Widows’ Might ministry utilizes the power of prayer
Fort Worth, Texas (SWBTS) -- Familiar to the seminary student and the VBS worker alike is the story in the Gospels of the widow’s mite (Luke 21:1-4). Contrasted with a rich scribe who places his importance in the praise of others, her mite (a small increment of money) was more precious, Jesus said, because she gave it knowing she was fully dependant on and sustained by God.
The Widows’ Might consists of widowed women across the United States who pray for the faculty, staff and students of Southwestern Baptist Theological Seminary and the College at Southwestern. The women also gather bi-annually for fellowship. In different forms, this prayer ministry has been in effect since the late 1970s.
The Widows’ Might is “where we turned what the world deems the weakest person into the most powerful person,” said Dorothy Patterson, professor of women’s studies and first lady at Southwestern.
Gleaned from Scripture, said Mrs. Patterson, the name of the ministry is from “the widow’s example who put in her two mites, she gave all she had to the Lord, to widows today who with their might in prayer give of their precious commodities of time and energy in putting before the Lord the requests of the kingdom of Christ.”
The prayers of these women support the college and seminary. President Paige Patterson wrote of his gratefulness last March to the women of Widows’ Might in their monthly newsletter, acknowledging the importance of their sacrifices to partner in prayer.
“The visit of God himself at Southwestern Baptist Theological Seminary, the impression of His hand, and the breath of His Spirit alone will generate all else that happens,” Patterson wrote. “Consequently, I want to save my highest praise for you. […] I am convinced that the precious widows of God comprise the strongest prayer team that can ever exist anywhere.”
The monthly newsletter contains the prayer requests of the seminary and college that are varied and urgent, ranging from concerns about the budget and economy to specific prayers for sick family members of Southwestern students. The women of the Widows’ Might pray for the concerns given in the newsletter and receive updates in future editions about how God answers those prayers. The newsletters also contain devotionals and stories from Widows’ Might members as well as from Southwestern women.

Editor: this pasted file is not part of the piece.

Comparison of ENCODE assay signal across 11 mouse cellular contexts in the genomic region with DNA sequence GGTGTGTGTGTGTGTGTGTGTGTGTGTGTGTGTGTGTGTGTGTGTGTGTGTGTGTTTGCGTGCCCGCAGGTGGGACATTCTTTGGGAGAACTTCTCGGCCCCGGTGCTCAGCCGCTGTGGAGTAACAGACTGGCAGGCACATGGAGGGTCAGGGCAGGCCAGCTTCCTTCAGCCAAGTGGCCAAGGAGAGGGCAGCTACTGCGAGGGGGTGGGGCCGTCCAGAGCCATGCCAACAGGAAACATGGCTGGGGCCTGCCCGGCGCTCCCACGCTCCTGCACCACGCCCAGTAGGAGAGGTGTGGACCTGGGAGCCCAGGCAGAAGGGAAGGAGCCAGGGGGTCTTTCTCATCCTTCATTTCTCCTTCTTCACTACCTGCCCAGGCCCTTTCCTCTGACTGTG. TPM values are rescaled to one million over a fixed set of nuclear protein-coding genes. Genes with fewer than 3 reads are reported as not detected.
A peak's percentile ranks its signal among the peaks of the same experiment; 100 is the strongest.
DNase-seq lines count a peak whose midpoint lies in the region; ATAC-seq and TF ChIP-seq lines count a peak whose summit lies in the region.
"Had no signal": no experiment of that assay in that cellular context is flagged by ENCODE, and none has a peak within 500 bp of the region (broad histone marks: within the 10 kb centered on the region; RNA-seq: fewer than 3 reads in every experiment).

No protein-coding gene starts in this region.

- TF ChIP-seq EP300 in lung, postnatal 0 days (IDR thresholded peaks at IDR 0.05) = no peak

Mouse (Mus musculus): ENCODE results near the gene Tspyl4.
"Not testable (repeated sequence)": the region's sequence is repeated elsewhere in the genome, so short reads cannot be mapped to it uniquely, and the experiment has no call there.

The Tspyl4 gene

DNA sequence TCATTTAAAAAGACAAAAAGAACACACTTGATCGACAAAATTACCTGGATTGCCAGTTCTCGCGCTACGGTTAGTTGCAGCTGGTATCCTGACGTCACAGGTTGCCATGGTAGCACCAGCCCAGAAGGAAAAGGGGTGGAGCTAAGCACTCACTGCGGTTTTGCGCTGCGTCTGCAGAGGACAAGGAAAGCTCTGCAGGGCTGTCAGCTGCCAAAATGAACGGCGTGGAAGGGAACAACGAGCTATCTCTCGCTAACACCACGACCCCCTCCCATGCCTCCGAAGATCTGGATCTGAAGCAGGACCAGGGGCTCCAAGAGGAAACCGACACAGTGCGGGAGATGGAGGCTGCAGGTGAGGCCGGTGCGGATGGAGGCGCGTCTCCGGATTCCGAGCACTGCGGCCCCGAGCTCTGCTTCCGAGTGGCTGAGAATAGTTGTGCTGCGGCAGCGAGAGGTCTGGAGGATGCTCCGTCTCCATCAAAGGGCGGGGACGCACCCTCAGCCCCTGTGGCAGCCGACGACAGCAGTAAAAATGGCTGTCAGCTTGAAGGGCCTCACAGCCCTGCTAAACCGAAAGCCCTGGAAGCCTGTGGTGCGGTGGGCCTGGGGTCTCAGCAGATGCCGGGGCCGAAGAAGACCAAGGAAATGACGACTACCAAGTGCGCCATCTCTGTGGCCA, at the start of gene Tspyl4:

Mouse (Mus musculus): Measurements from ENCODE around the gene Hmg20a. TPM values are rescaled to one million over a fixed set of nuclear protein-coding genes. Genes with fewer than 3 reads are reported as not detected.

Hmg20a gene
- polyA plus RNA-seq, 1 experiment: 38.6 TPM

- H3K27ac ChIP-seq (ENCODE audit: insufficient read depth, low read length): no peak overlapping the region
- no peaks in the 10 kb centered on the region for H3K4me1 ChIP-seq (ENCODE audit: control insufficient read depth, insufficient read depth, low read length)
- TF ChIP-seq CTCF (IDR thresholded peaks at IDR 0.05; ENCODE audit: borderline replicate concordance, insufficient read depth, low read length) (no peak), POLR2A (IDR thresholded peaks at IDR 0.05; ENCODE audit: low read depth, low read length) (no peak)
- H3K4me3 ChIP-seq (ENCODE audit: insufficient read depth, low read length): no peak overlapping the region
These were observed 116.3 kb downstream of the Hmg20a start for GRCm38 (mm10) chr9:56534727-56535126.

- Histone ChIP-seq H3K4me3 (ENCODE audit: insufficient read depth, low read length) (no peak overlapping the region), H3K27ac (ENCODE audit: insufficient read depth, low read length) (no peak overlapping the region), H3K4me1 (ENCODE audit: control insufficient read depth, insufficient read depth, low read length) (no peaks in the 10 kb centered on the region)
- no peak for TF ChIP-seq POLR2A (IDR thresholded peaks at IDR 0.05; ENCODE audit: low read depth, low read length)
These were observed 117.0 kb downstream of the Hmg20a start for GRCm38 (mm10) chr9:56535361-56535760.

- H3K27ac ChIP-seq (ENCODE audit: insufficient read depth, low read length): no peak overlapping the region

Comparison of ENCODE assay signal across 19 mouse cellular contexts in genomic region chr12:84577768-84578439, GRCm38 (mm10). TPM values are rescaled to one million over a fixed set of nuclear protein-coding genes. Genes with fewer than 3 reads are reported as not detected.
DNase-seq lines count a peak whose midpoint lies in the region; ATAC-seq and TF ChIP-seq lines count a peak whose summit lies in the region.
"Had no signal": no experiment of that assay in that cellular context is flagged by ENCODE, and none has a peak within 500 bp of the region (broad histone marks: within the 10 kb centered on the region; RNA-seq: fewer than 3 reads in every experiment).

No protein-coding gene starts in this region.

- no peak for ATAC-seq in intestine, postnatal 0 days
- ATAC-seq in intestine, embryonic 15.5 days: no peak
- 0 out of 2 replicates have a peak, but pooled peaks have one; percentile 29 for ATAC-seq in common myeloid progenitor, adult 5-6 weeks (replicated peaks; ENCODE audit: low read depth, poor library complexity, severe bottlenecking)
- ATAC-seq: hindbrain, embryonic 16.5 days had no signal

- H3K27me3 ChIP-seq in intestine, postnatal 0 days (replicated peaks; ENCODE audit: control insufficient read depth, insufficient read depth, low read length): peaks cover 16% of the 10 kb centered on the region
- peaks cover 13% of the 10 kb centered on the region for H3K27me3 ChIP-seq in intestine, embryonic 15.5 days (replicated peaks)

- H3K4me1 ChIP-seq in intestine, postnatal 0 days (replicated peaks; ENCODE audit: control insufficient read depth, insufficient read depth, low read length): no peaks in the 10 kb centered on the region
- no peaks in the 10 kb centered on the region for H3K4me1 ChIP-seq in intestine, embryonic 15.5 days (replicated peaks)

Patterson added that he, faculty members and students reciprocate the help that the women provide.
“We have used our students to meet some of the needs of the widows,” he said. For instance, “if someone needed a house painted, we would oftentimes take students out and do that for them.”
They started the prayer ministry, said Mrs. Patterson, while Dr. Patterson was serving as president of Criswell College in Dallas, Texas. Dr. Patterson was given the idea for the Widows’ Might during his devotional time while traveling, and the ministry lasted through the Pattersons’ stay at Criswell College.
When the couple moved to Southeastern Baptist Theological Seminary, an idea for the ministry was placed in the care of Susie Hawkins. She with her husband, O.S. Hawkins, created a ministry similar to Widows’ Might at GuideStone Financial Resources.
The Pattersons wanted to continue the prayer ministry when they came to Southwestern Seminary in 2003.
“We really appreciated that ministry and the opportunity to give our requests to Mrs. Hawkins,” Mrs. Patterson said, “but we still felt the need for our own institution to have a band of women who could give special time on a regular basis to pray for the needs of our institution and our students, because we have a very large Southwestern family, and they’re scattered all over the world.”
When Karen Collett was appointed Women’s Auxiliary Coordinator at Southwestern, one of her assignments was starting the Widows’ Might. Collett lost her husband in 1997.
“She knows the hurts, the sorrow, the difficulties, and the challenges, but she also knows the special place in God’s heart every widow has, and the power in prayer she has as a result,” Mrs. Patterson said.
For information and participation in this ministry, for individuals or churches, contact Karen Collett at (817) 923-1921, ext. 7200.